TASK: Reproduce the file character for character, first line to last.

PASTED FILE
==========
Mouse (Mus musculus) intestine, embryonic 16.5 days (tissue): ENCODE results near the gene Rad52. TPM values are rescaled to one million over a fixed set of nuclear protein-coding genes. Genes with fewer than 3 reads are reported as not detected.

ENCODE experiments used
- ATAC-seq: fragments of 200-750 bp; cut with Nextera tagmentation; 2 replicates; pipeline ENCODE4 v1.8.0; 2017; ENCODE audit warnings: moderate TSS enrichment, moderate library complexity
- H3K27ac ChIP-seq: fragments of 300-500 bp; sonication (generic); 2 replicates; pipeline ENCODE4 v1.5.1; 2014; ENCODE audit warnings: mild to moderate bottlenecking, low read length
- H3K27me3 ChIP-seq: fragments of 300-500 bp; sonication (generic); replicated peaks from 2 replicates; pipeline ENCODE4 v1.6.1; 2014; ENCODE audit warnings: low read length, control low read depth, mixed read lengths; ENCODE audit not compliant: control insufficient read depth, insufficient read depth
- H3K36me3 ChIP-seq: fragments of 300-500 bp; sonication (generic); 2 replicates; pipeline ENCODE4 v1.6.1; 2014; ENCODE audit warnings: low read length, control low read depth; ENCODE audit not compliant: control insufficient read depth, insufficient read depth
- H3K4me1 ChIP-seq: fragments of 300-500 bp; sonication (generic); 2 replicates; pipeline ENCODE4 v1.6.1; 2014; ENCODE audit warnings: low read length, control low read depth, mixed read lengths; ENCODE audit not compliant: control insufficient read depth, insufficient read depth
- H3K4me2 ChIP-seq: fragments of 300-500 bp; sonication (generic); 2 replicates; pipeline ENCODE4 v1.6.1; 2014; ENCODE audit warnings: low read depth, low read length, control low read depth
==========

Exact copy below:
Mouse (Mus musculus) intestine, embryonic 16.5 days (tissue): ENCODE results near the gene Rad52. TPM values are rescaled to one million over a fixed set of nuclear protein-coding genes. Genes with fewer than 3 reads are reported as not detected.

ENCODE experiments used
- ATAC-seq: fragments of 200-750 bp; cut with Nextera tagmentation; 2 replicates; pipeline ENCODE4 v1.8.0; 2017; ENCODE audit warnings: moderate TSS enrichment, moderate library complexity
- H3K27ac ChIP-seq: fragments of 300-500 bp; sonication (generic); 2 replicates; pipeline ENCODE4 v1.5.1; 2014; ENCODE audit warnings: mild to moderate bottlenecking, low read length
- H3K27me3 ChIP-seq: fragments of 300-500 bp; sonication (generic); replicated peaks from 2 replicates; pipeline ENCODE4 v1.6.1; 2014; ENCODE audit warnings: low read length, control low read depth, mixed read lengths; ENCODE audit not compliant: control insufficient read depth, insufficient read depth
- H3K36me3 ChIP-seq: fragments of 300-500 bp; sonication (generic); 2 replicates; pipeline ENCODE4 v1.6.1; 2014; ENCODE audit warnings: low read length, control low read depth; ENCODE audit not compliant: control insufficient read depth, insufficient read depth
- H3K4me1 ChIP-seq: fragments of 300-500 bp; sonication (generic); 2 replicates; pipeline ENCODE4 v1.6.1; 2014; ENCODE audit warnings: low read length, control low read depth, mixed read lengths; ENCODE audit not compliant: control insufficient read depth, insufficient read depth
- H3K4me2 ChIP-seq: fragments of 300-500 bp; sonication (generic); 2 replicates; pipeline ENCODE4 v1.6.1; 2014; ENCODE audit warnings: low read depth, low read length, control low read depth